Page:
Distributed Machines

The New Normal

Computing infrastructure is undergoing swift changes both in architectures (e.g. power-efficient ARM processors, GPGPU accelerators) and resource access models (elastic Cloud computing). Even mobile phones, let alone workstations and servers, are equipped with multiple CPU cores, while public Clouds offer hundreds of Virtual Machines on-tap using a pay as you go model. As a consequence, single processor systems are giving way to distributed computing as the new normal.

These emerging computing platforms have also democratized access to advanced computing resources, lowering the barrier to entry for a large pool of scientists. Thus, uniform “supercomputing” resources are being ably complemented by accelerated and hybrid distributed computing infrastructure that are often cheaper, power efficient, easier to access and widely available.

The contemporary space of distributed platforms includes commodity clusters, based off affordable entry-level servers, Ethernet connectivity and spinning disks (or more recently, SSDs). These may be abstracted using private Cloud fabrics such as OpenStack or containerized approaches to offer an on-demand model of resource allocation. They may also have “Big Data” platforms, such as Hadoop/MapReduce, Giraph/Pregel and Storm/Spark deployed, either on bare-metal or VMs, for a Platform as a Service model. A similar setup is possible in the public/commercial Cloud space, with IaaS Clouds from Amazon AWS and Microsoft Azure.wwc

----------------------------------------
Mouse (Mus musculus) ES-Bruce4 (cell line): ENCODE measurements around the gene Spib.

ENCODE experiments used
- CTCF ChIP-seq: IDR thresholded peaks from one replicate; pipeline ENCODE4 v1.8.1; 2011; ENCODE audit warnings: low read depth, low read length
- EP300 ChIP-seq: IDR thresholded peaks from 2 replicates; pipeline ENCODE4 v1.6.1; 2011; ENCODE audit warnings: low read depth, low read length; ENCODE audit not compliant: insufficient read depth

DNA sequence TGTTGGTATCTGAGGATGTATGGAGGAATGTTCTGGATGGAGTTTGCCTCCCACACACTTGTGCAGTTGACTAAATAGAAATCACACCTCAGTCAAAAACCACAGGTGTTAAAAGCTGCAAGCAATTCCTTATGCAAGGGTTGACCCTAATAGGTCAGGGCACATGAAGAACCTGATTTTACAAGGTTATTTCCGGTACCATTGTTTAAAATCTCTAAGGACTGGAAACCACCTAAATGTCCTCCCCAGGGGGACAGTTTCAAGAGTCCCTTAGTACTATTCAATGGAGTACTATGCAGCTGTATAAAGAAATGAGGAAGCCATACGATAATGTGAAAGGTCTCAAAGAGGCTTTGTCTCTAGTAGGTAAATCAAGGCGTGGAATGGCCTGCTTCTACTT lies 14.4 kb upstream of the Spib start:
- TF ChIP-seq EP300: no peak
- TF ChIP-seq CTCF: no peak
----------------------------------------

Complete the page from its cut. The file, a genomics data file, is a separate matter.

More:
At the DREAM:Lab, we tackle several challenges that these distributed systems present. The ability to use the elastic resource intelligently while also ensuring robust execution in the presence of unreliable commodity hardware is a challenge. Offering deterministic quality of service for time sensitive applications running in a multi-tenant virtualized environment with non-uniform performance, and being able to trade-off cost (in real ₹/$) and energy (kWh) against performance metrics is another problem. The latter is made more interesting through innovations like spot Cloud markets.

More interesting distributed systems are emerging in the medium to long term, in the commodity cluster and Cloud space, that we are exploring. In particular, energy efficiency is a key concern for data centre operations and we are seeing significant innovation from server vendors. These range from ARM’s 64-bit low-power processors, to AMD’s APUs and Systems on a Chip (SoC) to Intel’s Near Threshold Voltage computing. Mobile platforms also offer a tangible computing surface, given the multi-core capabilities of current generation Smart Phones. As these systems come to market, and are deployed at data centers at scale, it opens up valuable opportunities it investigate algorithms, techniques, models and frameworks to make the optimal use of such heterogeneous computing resources.